The Easy Place

The Quest for Self Awareness One Moment at a Time

The Rest of the Story

When I was growing up there was a radio announcer named Paul Harvey who’d tell little tales about people who, at first, seemed pretty ordinary.  Then, after a commercial break, with a dramatic flourish Harvey would tell us “the rest of the story.”   The subject of his piece would turn out to be someone famous and the story would illustrate a surprising aspect of their life.  Even though Harvey was old enough to be my grandfather (and conservative enough to be, well… my grandfather), when he came on the radio I stopped whatever I was doing and listened.  I loved the surprising reveal in his tales, it was fun to learn about who these people were before they became well known.  

Harvey’s stories illustrated the fact that there’s always more to any person or situation than meets the eye.  The “rest of the story” took us beyond what we already knew, beyond the obvious.   This, to me, demonstrates a universal truth: there’s a “rest of the story” for every person or situation we encounter in our lives.  There’s always information that we don’t have when we interact with others. 

Last week in The Boss From Hell I wrote about a manager I’d worked for few years ago.  I hated that woman with gusto; it makes me cringe in shame when I think about it today.  Who was I to judge her?  I had no idea what was going on in her life, what demons were driving her behavior.  The only thing I really knew about her was that she didn’t behave as I wanted her to.

Everything that happens in our lives contains layers and what we see and interact with is often the most superficial layer.  When I eat at my favorite restaurant my perception of the restaurant is based on my experience in the dining room – how the wait staff behaves and the quality of the food.  But one layer down the kitchen staff is experiencing a totally different reality.

It’s when we recognize that we don’t know it all and start looking for the rest of the story that we become more generous with others, more compassionate.  We move away from judging and toward understanding.    When viewed through this lens, my former boss no longer looms as Satan incarnate, she just seems helpless and frustrated.

The truth is we actually know very little about what’s going on around us.  And for those of us who want certainty this lack of definition can be disconcerting.  Life feels simpler when we allow ourselves to substitute our assumptions for information.  However, once we expand our view of the world to include the unknown, life moves from black or white, good or bad, into a rainbow of possibilities.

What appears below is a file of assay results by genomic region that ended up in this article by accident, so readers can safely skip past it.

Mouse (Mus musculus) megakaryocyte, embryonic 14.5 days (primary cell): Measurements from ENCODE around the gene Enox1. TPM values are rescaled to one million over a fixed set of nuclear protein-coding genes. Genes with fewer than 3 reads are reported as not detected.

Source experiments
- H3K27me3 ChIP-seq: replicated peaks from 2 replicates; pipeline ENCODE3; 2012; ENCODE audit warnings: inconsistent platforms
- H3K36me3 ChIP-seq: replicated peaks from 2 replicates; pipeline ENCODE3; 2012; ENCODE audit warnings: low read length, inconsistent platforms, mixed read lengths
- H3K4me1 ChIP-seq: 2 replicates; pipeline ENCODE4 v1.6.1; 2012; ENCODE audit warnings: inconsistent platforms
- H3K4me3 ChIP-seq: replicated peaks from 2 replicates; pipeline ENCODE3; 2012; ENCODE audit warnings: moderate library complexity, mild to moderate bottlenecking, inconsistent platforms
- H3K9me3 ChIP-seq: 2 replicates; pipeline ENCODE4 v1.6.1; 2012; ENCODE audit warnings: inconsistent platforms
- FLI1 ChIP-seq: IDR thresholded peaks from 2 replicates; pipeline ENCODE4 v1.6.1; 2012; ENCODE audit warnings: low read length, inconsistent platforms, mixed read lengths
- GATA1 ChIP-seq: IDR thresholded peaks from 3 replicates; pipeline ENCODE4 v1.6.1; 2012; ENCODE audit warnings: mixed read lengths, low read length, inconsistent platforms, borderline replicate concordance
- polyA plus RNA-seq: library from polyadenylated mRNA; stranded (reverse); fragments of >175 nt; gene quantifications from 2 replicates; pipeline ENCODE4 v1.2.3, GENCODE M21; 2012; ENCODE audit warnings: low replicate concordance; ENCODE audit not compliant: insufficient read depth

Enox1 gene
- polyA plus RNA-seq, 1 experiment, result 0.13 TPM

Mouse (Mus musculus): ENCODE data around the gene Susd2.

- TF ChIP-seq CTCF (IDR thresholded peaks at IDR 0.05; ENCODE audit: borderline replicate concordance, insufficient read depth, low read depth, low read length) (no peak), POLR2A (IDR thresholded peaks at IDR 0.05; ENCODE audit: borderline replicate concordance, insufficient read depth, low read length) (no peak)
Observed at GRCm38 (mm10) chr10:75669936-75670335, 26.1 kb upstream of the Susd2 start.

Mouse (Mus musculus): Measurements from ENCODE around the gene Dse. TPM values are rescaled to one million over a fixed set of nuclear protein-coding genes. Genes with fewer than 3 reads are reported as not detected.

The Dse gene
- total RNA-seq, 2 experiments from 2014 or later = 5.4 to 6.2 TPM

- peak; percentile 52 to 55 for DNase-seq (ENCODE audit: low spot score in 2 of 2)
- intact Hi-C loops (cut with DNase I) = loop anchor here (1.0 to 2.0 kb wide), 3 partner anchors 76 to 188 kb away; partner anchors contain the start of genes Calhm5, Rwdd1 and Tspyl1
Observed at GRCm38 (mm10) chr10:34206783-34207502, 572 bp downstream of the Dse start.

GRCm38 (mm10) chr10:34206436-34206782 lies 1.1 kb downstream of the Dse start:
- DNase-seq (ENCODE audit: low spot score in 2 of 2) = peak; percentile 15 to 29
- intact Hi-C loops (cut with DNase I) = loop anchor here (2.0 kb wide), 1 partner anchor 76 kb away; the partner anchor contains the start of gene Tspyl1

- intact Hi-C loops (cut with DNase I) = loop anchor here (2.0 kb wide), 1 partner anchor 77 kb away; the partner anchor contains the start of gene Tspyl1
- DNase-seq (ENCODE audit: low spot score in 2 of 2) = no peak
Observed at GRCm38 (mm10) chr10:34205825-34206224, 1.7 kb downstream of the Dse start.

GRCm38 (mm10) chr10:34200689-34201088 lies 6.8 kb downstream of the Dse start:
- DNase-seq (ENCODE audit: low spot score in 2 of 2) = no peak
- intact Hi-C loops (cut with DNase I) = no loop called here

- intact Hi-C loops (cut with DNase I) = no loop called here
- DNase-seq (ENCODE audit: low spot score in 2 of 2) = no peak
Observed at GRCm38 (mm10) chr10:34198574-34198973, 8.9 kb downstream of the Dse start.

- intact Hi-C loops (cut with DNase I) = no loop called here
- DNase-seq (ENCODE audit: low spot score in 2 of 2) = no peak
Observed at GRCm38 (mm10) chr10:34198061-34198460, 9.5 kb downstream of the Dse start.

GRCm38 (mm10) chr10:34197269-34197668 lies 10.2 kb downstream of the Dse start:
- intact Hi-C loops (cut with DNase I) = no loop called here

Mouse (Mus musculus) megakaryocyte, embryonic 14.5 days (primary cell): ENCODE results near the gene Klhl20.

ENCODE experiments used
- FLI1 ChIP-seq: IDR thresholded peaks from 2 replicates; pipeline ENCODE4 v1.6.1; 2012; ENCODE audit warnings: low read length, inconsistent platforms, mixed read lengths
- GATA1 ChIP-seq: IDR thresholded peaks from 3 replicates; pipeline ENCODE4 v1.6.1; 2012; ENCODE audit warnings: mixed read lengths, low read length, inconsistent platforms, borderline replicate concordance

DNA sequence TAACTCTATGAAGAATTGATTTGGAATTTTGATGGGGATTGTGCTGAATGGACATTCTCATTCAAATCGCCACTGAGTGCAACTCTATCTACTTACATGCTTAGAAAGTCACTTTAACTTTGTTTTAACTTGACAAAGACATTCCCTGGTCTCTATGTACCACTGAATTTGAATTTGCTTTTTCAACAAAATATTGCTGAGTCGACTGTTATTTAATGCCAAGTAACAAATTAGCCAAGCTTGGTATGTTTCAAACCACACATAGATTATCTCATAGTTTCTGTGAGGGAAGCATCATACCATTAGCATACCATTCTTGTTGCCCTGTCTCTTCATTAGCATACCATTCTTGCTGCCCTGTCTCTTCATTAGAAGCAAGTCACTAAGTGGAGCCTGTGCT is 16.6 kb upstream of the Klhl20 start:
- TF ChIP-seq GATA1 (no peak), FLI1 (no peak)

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2 responses to “The Rest of the Story

  1. Helen Marsh January 28, 2011 at 11:28 am

    I remember Paul Harvey on the radio, too! He had such a compellingly interesting voice. Even as a kid, I loved how he would start a story, break away for commercial, and then reengage his listeners with his signature line, “And now the rest of the story….” You’re right, there was always a twist, a bit of irony or a surprise to the ending, which caused his listeners to rethink a premise. This ‘rethinking’ what we assume to be true worked on even his young listeners, like me at the time. Do you remember how he’d end his segments with “Good Day”? On some occasions, that phrase sounded to me more like “Could they?” which was also a suitable ending for many of Paul Harvey’s stories. Thanks for reminding me of him….and the lesson to be gained from Paul Harvey’s perspectives. Helen

    • Melinda January 31, 2011 at 10:43 am

      Helen, I love your translation of “Good Day” to “Could They?” And in Harvey’s stories they always could! What a great series that was, so insprational, wish there was something like that today.

      Nice to hear from you and thanks for your comments!


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